My Second Act
Author F. Scott Fitzgerald once wrote, “There are no second acts in American lives.” That one sentence has practically become Fitzgerald’s legacy, but my own life has proved how definitively untrue it is. Even in catastrophic circumstances, there can be a second act waiting for you.
My first act closed on the night of January 27, 2015, when I had a severe stroke. It was my wife, Jen Balico’s, 27th birthday, and we had just arrived in Kauai. We were supposed to meet our wedding planner and work out the details of our first church wedding. This one was technically our second wedding. The first took place in the San Francisco courthouse.
Something woke me up abruptly at 3 a.m. I was immediately afraid. I attempted to stand while trying to say, “Help me,” but no words came out. I can’t explain why I woke up with that fear, but it saved my life. I was staring helplessly at my wife when I collapsed to the floor. I was 30 years old.
The next time I woke up, I was in the CCU/ICU of Kaiser Permanente in Honolulu. Jen was there, looking at me with a face full of worry. It was a terrifying moment for me, as it certainly was for her. She asked, “Do you know who I am?” I did, but making my mouth shape the words to reassure her took a major effort. Not only did I have to speak past the confusion and fear in my brain, but the entire right side of my body wouldn’t move at all. I had IVs that went straight to my heart, and I was desperately thirsty. Never has saying “Jen” been so hard or meant so much.
Over the next few hours, she and the doctors helped me understand what had happened. Family members arrived from the mainland. After a few days, I was able to talk with our twins, Harper and Caleb, who were only 2, via FaceTime. Connecting with the people I loved eased my fear and made me happier than ever to be alive, but all I wanted to do was go home.
That didn’t happen for two weeks. The staff fully supported my family and me (and we remain friends to this day), but I spent every second battling for them to discharge me and send me home. They finally did, but only after they had found the right medication for me and I had managed to stay upright in a chair long enough to convince the doctors that I could handle 5½ hours on a plane. When I could do that, off I went. I had a mobile catheter inserted and explicit instructions that I could only fly on a plane with enough space to accommodate my needs. That meant first class, perhaps the only perk to come out of the whole trip.
My arrival at San Francisco International Airport was extremely emotional. My entire family met me, and I finally got to see the twins in person. They hugged me and didn’t let go until the ambulance came to take me away to the Kaiser Vallejo Rehabilitation Center.
I stayed there for four weeks under the care of Dr. Raymond Samatovicz, a specialist in rehabilitation after neurological trauma. He and his staff are the reason I can walk now. I still see him. That first month was grueling. I underwent a seemingly endless series of tests, followed by intense physical therapy that pushed me to my limits. But the nights were the worst. Every night I lay awake, consumed with questions about the future, like how would I provide for my family?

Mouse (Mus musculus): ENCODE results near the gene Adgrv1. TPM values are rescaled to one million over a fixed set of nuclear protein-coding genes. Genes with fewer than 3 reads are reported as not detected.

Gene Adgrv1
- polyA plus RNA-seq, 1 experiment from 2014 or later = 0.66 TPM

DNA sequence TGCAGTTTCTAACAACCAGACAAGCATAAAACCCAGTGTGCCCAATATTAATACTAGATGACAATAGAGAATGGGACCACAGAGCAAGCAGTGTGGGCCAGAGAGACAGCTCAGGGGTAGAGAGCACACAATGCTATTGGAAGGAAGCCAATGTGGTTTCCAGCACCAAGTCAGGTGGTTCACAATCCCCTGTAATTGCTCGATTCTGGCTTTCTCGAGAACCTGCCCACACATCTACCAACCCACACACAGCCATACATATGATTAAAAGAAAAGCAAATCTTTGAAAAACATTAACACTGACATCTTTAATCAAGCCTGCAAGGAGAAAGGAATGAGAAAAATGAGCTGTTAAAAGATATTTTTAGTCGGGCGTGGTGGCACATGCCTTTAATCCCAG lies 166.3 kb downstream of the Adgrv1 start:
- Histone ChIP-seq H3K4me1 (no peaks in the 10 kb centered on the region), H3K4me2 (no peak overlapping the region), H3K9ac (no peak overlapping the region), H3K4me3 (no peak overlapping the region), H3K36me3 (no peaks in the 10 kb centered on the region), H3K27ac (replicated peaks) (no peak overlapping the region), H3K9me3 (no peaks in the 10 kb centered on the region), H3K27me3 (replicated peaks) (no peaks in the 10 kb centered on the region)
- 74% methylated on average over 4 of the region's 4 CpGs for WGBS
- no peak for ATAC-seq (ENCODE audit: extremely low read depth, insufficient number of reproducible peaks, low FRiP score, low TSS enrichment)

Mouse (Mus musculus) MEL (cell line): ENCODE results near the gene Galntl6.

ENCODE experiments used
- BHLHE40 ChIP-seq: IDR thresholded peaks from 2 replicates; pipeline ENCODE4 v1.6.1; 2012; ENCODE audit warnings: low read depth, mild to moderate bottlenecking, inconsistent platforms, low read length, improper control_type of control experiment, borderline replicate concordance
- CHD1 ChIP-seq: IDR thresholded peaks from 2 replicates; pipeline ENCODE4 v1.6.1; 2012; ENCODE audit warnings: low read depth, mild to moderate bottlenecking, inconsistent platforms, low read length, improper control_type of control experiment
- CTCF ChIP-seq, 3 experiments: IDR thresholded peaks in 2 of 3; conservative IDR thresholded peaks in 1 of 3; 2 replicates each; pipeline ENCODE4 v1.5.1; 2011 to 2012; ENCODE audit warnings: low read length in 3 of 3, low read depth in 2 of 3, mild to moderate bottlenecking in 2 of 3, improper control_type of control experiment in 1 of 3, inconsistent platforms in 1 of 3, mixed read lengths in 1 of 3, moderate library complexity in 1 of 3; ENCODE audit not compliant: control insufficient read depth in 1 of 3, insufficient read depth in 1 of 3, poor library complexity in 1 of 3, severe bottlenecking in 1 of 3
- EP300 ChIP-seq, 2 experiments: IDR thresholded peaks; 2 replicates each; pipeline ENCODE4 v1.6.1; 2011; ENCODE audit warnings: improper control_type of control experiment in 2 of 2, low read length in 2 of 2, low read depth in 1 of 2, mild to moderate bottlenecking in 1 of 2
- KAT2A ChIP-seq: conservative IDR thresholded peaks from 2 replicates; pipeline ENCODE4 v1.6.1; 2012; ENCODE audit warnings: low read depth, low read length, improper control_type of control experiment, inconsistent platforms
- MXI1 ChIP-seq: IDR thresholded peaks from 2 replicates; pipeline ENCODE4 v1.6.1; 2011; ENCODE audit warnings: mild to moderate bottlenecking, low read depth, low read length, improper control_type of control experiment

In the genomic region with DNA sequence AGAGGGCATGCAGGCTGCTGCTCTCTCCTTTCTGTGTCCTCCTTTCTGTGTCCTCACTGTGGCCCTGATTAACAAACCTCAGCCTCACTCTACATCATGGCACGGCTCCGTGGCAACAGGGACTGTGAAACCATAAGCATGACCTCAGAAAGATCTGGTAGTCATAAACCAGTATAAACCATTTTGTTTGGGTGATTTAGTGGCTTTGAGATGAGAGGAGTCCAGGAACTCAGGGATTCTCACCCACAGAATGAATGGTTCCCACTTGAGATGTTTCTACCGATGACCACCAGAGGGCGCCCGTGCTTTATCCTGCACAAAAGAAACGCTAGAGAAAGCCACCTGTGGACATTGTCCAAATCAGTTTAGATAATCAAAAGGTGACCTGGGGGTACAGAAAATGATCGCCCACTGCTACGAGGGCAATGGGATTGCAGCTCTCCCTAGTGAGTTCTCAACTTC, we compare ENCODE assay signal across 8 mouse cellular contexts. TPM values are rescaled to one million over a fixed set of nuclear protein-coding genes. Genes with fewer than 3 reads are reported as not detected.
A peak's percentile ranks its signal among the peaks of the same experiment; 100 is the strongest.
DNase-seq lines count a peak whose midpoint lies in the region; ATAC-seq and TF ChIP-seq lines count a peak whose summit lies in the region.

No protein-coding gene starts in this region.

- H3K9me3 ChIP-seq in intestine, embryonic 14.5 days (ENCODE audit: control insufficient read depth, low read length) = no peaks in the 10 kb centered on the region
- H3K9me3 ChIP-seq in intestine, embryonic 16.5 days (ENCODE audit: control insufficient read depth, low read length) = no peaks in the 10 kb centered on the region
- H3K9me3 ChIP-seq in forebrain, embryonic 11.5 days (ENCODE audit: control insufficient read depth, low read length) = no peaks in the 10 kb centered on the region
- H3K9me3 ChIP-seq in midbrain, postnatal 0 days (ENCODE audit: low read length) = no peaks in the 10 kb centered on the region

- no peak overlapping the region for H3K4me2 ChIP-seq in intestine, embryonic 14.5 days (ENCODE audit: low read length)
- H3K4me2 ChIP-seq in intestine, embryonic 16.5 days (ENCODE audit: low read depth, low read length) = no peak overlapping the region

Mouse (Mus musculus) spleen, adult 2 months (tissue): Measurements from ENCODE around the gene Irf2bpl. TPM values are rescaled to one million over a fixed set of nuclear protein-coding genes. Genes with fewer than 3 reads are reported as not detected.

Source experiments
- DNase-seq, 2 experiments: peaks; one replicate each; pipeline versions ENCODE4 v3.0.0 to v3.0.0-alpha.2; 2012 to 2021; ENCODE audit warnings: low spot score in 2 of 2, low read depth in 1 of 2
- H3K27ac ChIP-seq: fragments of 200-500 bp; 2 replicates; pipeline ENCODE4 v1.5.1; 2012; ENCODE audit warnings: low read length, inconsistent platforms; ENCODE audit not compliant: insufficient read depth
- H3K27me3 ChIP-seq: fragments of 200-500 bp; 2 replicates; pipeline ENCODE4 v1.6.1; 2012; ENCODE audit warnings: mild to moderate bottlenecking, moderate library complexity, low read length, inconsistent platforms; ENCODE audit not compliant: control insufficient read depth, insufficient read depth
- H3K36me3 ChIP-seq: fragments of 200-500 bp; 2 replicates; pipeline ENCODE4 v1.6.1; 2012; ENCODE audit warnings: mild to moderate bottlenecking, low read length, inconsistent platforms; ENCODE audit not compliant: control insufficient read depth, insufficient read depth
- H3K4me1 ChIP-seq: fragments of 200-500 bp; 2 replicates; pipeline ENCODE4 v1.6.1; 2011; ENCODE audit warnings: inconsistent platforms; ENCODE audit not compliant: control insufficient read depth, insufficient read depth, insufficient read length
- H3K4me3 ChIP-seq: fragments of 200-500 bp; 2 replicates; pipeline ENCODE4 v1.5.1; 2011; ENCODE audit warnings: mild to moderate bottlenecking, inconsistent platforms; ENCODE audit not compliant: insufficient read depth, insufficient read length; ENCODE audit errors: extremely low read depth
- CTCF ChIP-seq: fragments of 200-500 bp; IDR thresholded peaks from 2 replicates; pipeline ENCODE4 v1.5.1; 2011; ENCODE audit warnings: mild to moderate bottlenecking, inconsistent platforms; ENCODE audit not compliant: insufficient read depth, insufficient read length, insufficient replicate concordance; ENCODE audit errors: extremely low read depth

When I left the rehab center, I was getting around mostly by wheelchair, so I went to stay with my parents who live in a one-story house. That lasted only a couple of weeks, then I went back to my own home to battle the stairs. I went to the hospital four times a week for testing and therapy. Every day, I promised myself that I would get out of that wheelchair. Six months later, I delivered on that promise.
Despite making progress in my therapy, the next year was exhausting. I had owned a martial arts school previously. Now, having no job was demoralizing and frightening, especially as the clock ticked down on my disability insurance. Jen was working tirelessly to make ends meet, but I felt helpless and terrified. That’s when I promised God that once I got stronger, I would do whatever it took to give back to stroke survivors and other disabled people. I wanted to use everything I had learned in my own struggles — from the discipline needed to walk again to the simple reassurance of having supportive people nearby who would listen to my fears and frustrations and, when needed, push me to not give up.
The California Department of Rehabilitation helped me make that promise a reality. While they were helping me get back to work, I enrolled in the computer technologies program at Berkeley’s Ed Roberts Campus. It was a powerful experience that helped ignite my passion for nonprofit work and, best of all, helped me imagine tangible ways to give back to disabled communities.
One day, the program director sat down with me to discuss my plans to create a nonprofit that could help stroke survivors. He introduced me to Robert Matthew, a researcher at UC Berkeley who specializes in neurorehabilitation and assistive devices. After a few weeks of emails, we met, and he gave me a tour of one of the labs.
Survivor Eric Sanchez with wife Jen Balico and their kids, twins Harper and Caleb and their newest addition, Luca
With help from Robert and many others, I was able to develop my nonprofit from a handful of ideas into a reality. Today, Back to Basic Strength and Fitness (BBSF) serves the needs of stroke survivors and others in rehab. Right now, we are putting together plans and raising money for a documentary about the lives of stroke survivors. We’re also working on an app to give survivors information and keep them connected.
My life demonstrates that you can come through fear and pain and build a future for yourself, even a life that feels as normal as the one you had before the stroke. BBSF is my way of laying foundations for other people to rebuild their own lives for their second act.
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